International agriculture education may be a tool for national security, according to research by Austin Larrowe of Woodlawn, Va., a junior majoring in applied economics management and agricultural sciences in the College of Agriculture and Life Sciences at Virginia Tech.
Larrowe is one of 72 students representing 66 U.S. colleges and universities selected by the Center for the Study of the Presidency and Congress to be part of the Presidential Fellows Program for the 2012-13 academic year.
Each student has worked on an individual research project throughout the year and will turn in their completed paper in May.
Larrowe’s research focus on international agriculture education as a tool for national security stemmed out his passion for international affairs and agriculture, two seemingly disconnected topics he’s married together through the non-profit organization he started his freshman year of college – Feed by Seed. The group currently has access to 18 acres of land in a poverty-stricken area of Nicaragua. They work with two local schools, teaching vital skills to students and their families.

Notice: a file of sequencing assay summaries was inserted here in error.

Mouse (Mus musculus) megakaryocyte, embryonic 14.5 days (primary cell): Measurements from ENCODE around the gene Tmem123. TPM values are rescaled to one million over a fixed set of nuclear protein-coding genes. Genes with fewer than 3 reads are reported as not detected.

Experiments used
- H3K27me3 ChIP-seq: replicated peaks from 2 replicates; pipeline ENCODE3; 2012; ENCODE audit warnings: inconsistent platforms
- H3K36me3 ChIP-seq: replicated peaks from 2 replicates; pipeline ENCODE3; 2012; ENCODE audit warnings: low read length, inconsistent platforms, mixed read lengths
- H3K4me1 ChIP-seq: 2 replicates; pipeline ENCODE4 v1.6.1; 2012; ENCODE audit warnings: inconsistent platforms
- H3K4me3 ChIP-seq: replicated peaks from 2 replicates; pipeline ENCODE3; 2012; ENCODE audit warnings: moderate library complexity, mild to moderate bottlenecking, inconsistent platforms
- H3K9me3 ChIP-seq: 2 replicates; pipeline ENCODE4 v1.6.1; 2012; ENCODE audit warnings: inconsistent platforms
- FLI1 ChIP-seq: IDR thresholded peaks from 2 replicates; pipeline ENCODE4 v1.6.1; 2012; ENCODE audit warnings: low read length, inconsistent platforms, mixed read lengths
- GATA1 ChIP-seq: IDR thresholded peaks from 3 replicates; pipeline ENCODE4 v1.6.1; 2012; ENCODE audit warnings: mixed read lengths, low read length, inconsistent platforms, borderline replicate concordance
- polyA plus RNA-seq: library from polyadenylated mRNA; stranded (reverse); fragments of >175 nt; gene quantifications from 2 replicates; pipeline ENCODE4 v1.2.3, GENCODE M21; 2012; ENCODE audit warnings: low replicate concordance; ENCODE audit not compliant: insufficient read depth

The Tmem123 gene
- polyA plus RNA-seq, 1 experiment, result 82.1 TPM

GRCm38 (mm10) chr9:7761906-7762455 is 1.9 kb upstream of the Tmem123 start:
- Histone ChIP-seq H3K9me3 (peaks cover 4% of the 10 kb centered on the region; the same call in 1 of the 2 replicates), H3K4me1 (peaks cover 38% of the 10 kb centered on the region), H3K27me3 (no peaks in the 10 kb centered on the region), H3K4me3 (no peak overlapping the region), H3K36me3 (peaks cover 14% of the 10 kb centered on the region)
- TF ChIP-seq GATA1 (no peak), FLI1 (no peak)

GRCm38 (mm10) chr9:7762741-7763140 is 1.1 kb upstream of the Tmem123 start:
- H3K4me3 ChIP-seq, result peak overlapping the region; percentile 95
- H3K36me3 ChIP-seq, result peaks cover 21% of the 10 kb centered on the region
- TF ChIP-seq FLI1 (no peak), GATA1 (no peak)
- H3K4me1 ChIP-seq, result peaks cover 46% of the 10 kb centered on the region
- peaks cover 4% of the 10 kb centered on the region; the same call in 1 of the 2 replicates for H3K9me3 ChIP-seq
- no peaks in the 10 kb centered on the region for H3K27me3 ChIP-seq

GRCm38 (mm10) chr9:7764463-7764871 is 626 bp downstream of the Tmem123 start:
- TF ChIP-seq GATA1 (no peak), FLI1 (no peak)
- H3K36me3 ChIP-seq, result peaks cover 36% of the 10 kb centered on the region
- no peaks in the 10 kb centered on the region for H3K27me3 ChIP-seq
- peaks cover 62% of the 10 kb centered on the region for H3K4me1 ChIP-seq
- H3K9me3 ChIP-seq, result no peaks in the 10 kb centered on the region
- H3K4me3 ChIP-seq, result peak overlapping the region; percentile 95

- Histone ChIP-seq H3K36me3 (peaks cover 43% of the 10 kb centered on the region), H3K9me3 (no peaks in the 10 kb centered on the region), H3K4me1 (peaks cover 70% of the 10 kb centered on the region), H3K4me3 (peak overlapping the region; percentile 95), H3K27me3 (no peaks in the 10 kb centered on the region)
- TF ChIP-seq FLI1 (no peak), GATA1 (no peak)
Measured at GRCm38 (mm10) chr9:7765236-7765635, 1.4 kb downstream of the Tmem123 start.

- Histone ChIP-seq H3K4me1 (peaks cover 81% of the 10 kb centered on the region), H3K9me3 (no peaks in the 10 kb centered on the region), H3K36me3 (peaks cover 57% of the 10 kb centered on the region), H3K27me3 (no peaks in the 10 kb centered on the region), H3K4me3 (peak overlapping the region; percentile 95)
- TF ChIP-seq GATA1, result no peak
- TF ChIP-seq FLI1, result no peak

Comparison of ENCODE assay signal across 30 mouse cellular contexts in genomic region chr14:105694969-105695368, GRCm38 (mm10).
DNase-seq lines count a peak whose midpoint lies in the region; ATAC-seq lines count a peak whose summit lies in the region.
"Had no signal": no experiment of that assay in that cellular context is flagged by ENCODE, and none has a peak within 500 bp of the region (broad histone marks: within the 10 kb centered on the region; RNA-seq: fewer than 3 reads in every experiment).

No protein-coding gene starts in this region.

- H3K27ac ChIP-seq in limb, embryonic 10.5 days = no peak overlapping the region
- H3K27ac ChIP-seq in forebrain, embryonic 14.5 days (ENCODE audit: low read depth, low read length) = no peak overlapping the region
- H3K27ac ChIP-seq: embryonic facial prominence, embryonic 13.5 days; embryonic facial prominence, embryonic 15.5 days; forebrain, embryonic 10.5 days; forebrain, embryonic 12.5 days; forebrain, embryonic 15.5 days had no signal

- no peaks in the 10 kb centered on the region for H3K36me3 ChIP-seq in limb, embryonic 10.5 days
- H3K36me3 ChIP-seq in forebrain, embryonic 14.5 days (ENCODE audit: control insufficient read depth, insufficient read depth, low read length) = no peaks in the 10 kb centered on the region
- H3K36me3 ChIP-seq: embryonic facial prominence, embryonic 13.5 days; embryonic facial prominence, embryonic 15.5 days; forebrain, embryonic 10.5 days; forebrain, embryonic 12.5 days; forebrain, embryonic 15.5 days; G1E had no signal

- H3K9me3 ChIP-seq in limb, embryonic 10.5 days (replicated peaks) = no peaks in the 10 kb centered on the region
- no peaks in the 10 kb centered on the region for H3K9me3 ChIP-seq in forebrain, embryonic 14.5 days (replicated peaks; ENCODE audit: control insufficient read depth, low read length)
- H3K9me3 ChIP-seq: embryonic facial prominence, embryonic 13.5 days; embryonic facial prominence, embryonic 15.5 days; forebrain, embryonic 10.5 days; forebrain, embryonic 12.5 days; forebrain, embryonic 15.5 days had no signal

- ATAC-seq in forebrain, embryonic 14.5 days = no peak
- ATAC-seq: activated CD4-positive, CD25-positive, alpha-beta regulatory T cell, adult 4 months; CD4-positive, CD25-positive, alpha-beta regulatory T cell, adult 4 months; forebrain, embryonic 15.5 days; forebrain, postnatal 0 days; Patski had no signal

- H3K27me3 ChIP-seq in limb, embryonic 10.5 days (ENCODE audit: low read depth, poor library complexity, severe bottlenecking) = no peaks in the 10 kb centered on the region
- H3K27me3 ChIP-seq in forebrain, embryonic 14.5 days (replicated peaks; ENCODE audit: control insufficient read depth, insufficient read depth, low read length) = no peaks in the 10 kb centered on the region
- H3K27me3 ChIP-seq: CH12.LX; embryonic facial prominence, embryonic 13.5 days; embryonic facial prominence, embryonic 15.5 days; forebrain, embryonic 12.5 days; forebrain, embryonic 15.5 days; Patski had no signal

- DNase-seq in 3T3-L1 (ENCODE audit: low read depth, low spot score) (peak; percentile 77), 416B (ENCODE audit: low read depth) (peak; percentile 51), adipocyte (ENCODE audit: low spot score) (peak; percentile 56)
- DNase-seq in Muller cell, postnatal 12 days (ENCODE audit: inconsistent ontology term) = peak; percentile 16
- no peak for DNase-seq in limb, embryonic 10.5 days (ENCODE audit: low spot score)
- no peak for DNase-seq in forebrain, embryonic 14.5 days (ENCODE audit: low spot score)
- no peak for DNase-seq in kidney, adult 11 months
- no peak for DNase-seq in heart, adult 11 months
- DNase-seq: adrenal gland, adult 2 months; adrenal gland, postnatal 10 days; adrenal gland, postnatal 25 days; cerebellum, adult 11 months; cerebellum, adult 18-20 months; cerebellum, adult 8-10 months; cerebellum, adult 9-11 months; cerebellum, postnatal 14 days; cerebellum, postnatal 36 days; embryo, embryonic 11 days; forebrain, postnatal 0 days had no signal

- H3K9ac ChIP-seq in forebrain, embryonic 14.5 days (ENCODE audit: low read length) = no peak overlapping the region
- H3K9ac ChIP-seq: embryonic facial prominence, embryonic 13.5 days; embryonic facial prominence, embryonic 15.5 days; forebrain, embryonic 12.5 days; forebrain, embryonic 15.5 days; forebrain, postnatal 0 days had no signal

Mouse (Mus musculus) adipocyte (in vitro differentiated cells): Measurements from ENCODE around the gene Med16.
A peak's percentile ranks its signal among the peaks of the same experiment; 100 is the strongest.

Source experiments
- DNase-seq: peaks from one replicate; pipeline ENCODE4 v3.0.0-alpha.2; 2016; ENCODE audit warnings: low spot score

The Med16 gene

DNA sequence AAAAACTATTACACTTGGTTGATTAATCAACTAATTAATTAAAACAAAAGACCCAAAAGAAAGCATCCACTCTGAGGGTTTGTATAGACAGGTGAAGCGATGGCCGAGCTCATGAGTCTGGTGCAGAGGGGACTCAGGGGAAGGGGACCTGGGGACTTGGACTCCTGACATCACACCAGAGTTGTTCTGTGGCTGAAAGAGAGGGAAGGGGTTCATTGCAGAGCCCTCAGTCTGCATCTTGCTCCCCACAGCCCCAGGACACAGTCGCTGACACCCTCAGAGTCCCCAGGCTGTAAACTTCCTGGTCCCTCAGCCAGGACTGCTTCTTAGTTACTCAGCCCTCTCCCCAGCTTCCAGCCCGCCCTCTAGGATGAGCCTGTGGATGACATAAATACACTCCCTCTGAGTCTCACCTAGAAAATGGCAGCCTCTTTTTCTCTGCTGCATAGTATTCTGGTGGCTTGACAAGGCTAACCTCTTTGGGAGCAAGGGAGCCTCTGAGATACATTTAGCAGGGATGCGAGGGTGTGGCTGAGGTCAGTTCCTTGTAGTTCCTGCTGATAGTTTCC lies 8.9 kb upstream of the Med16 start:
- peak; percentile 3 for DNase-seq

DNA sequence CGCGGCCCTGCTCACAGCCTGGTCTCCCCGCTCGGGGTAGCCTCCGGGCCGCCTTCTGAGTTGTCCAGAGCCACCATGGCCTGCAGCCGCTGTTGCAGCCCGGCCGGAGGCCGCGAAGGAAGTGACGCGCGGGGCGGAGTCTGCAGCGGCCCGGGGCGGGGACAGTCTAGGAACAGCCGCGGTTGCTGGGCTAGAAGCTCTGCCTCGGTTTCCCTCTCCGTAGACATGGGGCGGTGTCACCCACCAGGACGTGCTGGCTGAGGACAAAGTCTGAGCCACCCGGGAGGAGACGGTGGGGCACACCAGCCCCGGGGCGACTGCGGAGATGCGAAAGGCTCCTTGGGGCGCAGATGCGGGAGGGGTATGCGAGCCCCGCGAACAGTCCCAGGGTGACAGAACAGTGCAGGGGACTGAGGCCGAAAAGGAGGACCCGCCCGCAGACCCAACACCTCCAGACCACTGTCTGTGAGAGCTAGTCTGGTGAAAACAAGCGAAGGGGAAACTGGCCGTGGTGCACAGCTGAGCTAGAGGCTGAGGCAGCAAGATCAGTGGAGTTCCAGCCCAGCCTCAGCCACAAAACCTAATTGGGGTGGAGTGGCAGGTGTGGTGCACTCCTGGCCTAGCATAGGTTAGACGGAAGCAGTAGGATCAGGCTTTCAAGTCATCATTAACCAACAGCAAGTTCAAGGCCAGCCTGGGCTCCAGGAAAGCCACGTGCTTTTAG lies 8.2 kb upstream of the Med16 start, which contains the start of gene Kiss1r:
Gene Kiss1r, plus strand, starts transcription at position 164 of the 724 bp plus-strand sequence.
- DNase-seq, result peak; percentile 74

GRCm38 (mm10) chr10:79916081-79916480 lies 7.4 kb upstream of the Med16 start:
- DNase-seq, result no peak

“Most students and their families are living on about $2 a day,” Larrowe said. “We teach them technical skills for agricultural production, so they can eat what they grow or sell it to make money. We also work with the individuals on leadership development, basic economics, and fostering a sense of hope for the future.”
Feed by Seed partners with Because We Care Ministries, which handles the day-to-day operations in Nicaragua. Larrowe got the idea for Feed by Seed while on a trip with the organization. “They handed out bags of beans and rice to people as they needed it, which is fantastic – they saved a lot of lives doing that, especially after Hurricane Mitch moved through the area,” Larrowe said. “But they realized it wasn’t sustainable. People were becoming dependent on the ministry to survive.”
Larrowe realized agriculture education could fill the void. “Our vision is to make an economically and agriculturally self-sufficient community.”
Feed by Seed and his current research endeavor through the Presidential Fellows Program developed through his time working for Future Farmers of America (FFA) and the offer for a Pamplin Scholar Award through the University Honors Program, a merit-based scholarship equal to tuition and fees for four years at Virginia Tech. As part of the scholarship, winners must take on community engagement and leadership project. Larrowe thought up Feed by Seed after returning from an FFA convention.
“I began wondering if there was some kind of organization that combined my two interests, international affairs and agriculture. That was the start of Feed by Seed which officially launched on Jan. 20, 2011.”